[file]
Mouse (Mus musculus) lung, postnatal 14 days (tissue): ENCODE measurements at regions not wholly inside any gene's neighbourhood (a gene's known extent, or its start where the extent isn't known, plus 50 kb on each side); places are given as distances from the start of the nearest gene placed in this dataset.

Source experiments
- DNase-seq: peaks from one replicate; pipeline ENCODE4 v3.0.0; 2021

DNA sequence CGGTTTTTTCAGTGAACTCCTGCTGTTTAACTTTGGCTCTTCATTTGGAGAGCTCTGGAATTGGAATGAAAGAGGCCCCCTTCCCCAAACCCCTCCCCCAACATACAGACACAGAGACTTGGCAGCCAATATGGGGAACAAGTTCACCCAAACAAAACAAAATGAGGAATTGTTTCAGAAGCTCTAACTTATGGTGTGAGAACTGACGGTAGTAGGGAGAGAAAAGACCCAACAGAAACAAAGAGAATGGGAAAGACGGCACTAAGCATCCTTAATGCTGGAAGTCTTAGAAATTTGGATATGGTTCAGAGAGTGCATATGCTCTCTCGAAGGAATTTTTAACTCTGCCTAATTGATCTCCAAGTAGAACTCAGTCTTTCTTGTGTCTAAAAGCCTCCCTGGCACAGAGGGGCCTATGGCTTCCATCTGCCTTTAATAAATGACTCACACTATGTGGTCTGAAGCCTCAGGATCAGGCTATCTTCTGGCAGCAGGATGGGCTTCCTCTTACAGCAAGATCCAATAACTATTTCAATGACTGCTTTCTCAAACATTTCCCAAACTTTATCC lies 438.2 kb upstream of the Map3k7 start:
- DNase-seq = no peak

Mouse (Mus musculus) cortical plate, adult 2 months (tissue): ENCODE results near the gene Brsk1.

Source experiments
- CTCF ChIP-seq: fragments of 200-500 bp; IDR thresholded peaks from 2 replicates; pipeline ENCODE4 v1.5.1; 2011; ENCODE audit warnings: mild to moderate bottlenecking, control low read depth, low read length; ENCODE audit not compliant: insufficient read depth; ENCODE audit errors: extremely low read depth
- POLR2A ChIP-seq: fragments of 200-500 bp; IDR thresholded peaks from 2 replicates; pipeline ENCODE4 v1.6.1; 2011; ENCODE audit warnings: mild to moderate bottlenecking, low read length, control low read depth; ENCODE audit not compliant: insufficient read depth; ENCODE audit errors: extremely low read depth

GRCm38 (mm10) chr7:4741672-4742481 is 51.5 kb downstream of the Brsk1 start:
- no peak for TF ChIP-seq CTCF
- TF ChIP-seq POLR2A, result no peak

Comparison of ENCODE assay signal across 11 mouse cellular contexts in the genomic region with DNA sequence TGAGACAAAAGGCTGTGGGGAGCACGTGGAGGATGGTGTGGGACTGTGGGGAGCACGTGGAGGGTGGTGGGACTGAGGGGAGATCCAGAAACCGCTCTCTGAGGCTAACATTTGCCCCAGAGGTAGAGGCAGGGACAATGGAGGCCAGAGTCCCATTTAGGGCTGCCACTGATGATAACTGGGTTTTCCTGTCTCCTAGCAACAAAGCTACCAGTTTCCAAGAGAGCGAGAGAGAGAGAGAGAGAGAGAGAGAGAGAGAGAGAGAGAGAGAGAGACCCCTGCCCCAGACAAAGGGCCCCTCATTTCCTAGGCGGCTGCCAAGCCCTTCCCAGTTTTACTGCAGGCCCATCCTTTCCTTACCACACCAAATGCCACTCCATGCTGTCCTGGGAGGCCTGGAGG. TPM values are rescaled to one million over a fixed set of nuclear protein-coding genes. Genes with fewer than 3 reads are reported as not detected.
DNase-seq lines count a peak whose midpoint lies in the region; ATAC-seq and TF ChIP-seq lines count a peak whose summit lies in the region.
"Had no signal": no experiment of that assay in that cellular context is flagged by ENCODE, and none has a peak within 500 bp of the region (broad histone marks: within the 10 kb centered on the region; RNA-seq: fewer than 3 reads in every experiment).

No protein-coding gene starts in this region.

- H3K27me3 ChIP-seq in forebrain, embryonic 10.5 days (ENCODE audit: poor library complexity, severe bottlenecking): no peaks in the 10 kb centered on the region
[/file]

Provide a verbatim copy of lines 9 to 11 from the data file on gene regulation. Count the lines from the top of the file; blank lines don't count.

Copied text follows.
- POLR2A ChIP-seq: fragments of 200-500 bp; IDR thresholded peaks from 2 replicates; pipeline ENCODE4 v1.6.1; 2011; ENCODE audit warnings: mild to moderate bottlenecking, low read length, control low read depth; ENCODE audit not compliant: insufficient read depth; ENCODE audit errors: extremely low read depth

GRCm38 (mm10) chr7:4741672-4742481 is 51.5 kb downstream of the Brsk1 start:
- no peak for TF ChIP-seq CTCF